Ghana tied its all time highest temperature record with 43.0°C (109.4°F) at Navrongo on 6 March; the same value had also been recorded on 25 February 2010 and 19 April 2010 at the same location.
The United States tied its highest undisputed temperature at the Furnace Creek Visitors Center, Death Valley California, with 53.9°C (129°F) on 30 June. The only higher temperatures ever recorded on the planet occurred in Death Valley on July 10, 12, and 13, 1913, when readings of 134°F, 130°F, and 131°F were recorded. These 100-year-old official hottest temperatures in Earth’s history have many doubters, though, including Mr. Burt, who noted in a 2010 blog post that “The record has been scrutinized perhaps more than any other in the United States. I don’t have much more to add to the debate aside from my belief it is most likely not a valid reading when one looks at all the evidence.
St. Pierre et Miquelon, a French territory off the coast of Newfoundland, Canada, set its all time highest temperature record with 28.3°C (82.9°F) at the St. Pierre Airport on 6 July. Previous record: 28.0°C at St. Pierre town in August 1876 and August 1935.
Greenland, a territory of Denmark, set a new all time highest temperature with 25.9°C (78.6°F) at Maniitsoq Airport on 30 July. Previous record: 25.5°C at Kangerlussuaq on 27 July 1990. There is a claimed 30.1°C measurement at Ivigtut on 23 June 1915, but this is almost certainly a mistake, since the reading doesn’t fit at all with the hourly data of that day, and the station in over a century has never recorded any temperature above 24°C.
Austria set a new national record of highest temperature with 39.9°C (103.8°F) at Dellach im Drautal on 3 August, which beat the old record of 39.7°C set at the same location on 27 July 1983. The 3 August 2013 record was beaten again on 8 August 2013, with a 40.5°C (104.9°F) reading recorded at Bad Deutsch-Altenburg.
Slovenia also set a new all time heat record on 8 August, with 40.8°C at Cerklje Ob krki. Previous record: 40.6°C set at Crnomelj on 5 July 1950.
Japan set a new all-time heat record with 41.0°C (105.8°F) at Shimanto on 12 August. Previous record: 40.9°C at Tajimi and at Kumagaya on 16 August 2007.
Comoros tied its national record of highest temperature at the Hahaya Int. Airport with 35.6°C (96.1°F) on 19 November; the same value was recorded at the former Moroni Airport (its location looks to have been very close of the current international airport) on 31 December 1960.
Figure 2. The official Furnace Creek, Death Valley maximum recording thermometer for the maximum temperature measured on June 30th, 2013. The 129.2°F (54.0°C) reading was the highest June temperature ever measured on Earth. Photo courtesy of Death Valley National Park and NWS-Las Vegas. Note, though, since only whole Fahrenheit figures are official in the U.S., the value was registered as 129°F.
Notable global heat and cold records set in 2013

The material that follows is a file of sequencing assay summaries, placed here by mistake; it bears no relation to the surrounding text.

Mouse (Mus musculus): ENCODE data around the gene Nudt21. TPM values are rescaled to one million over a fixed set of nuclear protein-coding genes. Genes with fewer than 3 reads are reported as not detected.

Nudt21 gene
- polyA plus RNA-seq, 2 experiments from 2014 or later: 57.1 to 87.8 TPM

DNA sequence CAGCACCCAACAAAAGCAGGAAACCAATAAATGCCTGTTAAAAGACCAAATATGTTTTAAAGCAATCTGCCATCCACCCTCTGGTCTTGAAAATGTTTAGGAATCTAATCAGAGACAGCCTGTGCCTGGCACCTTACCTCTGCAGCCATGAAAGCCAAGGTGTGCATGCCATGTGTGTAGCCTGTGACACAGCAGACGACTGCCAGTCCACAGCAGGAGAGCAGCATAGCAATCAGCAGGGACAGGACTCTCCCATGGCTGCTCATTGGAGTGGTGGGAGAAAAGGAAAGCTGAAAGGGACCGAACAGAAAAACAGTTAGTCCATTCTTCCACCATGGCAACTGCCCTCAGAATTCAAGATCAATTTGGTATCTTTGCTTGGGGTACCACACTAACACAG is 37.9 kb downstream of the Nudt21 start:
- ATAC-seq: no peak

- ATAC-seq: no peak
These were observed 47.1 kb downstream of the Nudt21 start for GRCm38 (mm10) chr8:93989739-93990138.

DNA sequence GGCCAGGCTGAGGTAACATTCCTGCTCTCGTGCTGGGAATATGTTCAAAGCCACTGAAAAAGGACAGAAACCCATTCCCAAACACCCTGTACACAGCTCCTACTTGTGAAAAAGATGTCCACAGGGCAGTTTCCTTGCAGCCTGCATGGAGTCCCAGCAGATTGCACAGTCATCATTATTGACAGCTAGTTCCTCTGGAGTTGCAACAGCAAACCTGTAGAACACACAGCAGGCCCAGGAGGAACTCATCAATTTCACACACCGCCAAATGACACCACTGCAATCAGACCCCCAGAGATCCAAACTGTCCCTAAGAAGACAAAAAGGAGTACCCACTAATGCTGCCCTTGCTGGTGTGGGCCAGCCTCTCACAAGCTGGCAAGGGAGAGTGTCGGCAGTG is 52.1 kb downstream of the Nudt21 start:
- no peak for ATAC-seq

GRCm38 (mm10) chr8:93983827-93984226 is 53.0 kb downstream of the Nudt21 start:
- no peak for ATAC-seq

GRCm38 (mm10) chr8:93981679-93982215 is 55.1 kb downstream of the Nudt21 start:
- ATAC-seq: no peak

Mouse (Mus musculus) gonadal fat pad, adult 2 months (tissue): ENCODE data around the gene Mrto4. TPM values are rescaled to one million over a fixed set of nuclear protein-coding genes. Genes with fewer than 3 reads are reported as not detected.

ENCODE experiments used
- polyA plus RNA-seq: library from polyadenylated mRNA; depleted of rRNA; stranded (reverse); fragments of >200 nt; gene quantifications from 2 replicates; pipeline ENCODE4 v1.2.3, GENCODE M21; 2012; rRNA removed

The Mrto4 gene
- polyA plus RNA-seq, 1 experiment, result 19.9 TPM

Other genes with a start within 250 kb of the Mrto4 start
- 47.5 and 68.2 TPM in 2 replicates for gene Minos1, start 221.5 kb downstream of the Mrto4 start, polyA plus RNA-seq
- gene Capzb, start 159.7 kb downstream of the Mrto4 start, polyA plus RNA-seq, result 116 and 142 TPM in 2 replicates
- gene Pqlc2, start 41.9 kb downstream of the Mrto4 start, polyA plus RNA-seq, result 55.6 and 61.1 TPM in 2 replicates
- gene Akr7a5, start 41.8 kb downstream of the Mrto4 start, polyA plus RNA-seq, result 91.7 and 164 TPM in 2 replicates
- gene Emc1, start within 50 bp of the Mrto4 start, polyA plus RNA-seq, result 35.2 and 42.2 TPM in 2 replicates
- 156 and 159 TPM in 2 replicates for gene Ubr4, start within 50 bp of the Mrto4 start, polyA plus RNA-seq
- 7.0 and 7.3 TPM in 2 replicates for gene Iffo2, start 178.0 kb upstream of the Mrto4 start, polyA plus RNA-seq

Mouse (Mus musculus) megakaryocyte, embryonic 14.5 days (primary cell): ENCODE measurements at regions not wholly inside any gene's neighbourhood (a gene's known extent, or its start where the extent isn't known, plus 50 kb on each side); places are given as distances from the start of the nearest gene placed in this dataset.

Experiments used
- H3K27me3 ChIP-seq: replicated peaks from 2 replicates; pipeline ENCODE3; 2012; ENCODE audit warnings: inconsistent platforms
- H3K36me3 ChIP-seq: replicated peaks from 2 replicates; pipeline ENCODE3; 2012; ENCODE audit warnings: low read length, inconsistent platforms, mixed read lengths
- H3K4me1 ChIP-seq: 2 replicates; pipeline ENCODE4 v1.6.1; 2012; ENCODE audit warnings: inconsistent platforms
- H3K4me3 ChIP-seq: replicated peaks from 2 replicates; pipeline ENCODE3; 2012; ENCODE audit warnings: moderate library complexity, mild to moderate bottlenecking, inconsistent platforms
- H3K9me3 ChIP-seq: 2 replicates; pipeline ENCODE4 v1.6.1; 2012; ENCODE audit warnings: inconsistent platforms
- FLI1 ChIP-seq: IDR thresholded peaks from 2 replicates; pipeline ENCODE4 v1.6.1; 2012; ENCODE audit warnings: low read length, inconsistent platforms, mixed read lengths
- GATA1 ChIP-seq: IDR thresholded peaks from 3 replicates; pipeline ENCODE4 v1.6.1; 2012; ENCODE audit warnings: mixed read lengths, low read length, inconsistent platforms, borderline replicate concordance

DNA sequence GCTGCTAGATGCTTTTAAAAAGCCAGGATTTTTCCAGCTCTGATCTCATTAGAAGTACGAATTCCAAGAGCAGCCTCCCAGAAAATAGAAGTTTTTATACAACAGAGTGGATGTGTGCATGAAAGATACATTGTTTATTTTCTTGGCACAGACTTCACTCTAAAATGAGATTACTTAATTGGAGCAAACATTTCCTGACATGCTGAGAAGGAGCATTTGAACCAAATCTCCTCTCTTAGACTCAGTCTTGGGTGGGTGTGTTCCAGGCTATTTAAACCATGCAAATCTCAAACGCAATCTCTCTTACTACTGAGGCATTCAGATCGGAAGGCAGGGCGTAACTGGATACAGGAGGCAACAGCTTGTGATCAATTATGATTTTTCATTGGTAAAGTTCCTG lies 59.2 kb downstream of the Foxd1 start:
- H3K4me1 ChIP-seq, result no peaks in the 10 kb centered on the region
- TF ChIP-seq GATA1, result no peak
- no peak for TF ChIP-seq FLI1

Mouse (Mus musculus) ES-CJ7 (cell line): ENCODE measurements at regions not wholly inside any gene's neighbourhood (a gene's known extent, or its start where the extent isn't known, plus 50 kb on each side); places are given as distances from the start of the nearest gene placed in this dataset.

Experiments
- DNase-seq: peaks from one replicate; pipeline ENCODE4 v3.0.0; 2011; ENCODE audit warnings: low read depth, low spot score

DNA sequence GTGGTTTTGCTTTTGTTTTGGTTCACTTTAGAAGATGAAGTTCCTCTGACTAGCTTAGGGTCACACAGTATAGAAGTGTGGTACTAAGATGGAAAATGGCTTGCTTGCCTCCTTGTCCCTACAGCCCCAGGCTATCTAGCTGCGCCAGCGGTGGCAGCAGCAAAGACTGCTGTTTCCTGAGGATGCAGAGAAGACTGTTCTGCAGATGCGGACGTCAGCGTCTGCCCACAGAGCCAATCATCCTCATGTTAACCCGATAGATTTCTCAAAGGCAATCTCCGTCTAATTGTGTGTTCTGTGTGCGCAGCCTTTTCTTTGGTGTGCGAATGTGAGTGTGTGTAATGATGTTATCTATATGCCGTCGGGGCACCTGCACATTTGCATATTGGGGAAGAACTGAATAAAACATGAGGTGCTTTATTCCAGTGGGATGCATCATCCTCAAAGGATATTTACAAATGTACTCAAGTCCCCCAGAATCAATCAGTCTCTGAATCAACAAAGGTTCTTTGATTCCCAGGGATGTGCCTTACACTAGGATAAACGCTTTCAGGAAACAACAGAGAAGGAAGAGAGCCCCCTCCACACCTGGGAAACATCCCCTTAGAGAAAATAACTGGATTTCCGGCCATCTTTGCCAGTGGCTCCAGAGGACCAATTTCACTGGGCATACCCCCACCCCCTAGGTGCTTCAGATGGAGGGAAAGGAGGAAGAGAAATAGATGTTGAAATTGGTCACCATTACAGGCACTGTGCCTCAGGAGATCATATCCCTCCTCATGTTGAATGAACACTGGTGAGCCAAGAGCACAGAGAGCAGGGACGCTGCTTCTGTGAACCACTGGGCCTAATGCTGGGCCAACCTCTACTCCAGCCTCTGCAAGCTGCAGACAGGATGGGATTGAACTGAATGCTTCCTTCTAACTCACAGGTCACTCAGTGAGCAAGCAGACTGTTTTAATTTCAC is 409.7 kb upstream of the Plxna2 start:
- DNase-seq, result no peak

Hottest temperature in the world in 2013: 53.9°C (129°F) at Death Valley, California, June 30
Coldest temperature in the world in 2013: -81.7°C (-115°F) at Dome A, Antarctica, July 31
Hottest temperature in the Southern Hemisphere: 49.6°C (121.3°F) at Moomba Aero, Australia, January 12
Coldest temperature in the Northern Hemisphere: -64.2°C (-83.6°F) at Summit GEO, Greenland, March 4
Number of major world stations which set their all time highest temperature in 2013: 389
Number of major world stations which set their all time lowest temperature in 2013: 12
On 27 February, 2013, a new February all-time heat record for the Northern Hemisphere was set with 44.5°C (112.1°F) at Abu Na’ Ama (Sudan). Previous record: 44.4°C with two former record holders: Kayes in Mali, and Kiffa in Mauritania.
A day for the history books: European heat wave of 8 August 2013
An incredible heat wave over Central Europe on 8 August 2013 was a day for the history books of world climatology, with two nations and three world capitals setting all-time heat records on the same day. Dozens of stations in six European countries also set all-time heat records that day. The three capitals that set new all-time heat records on 8 August:
Vienna, Austria reached 39.5°C (103.1°F), beating the previous city record of 38.9°C which was recorded in July 1957.
Bratislava, Slovakia reached 39.4°C (102.9°F), beating the previous city record of 38.9°C set in July 2007.
Ljubljana, Slovenia reached as high as 40.2°C (104.4°F), beating for the FIFTH TIME IN SIX DAYS the old record of 38.0°C set in June 1935. This is particularly amazing, since the city has about 150 years of data. This is the sequence:
3 August 38.3°C
4 August 38.4°C
6 August 38.6°C
7 August 39.5°C
8 August 40.2°C
One other world capital set an all-time heat record in 2013: Bangkok, Thailand, which reached 40.1°C (104.2°F) in the Metropolis Station on 26 March, beating the previous record of 40.0°C set in April 1979 and April 2012.
A big thanks goes to Maximiliano Herrera for providing the information in this post.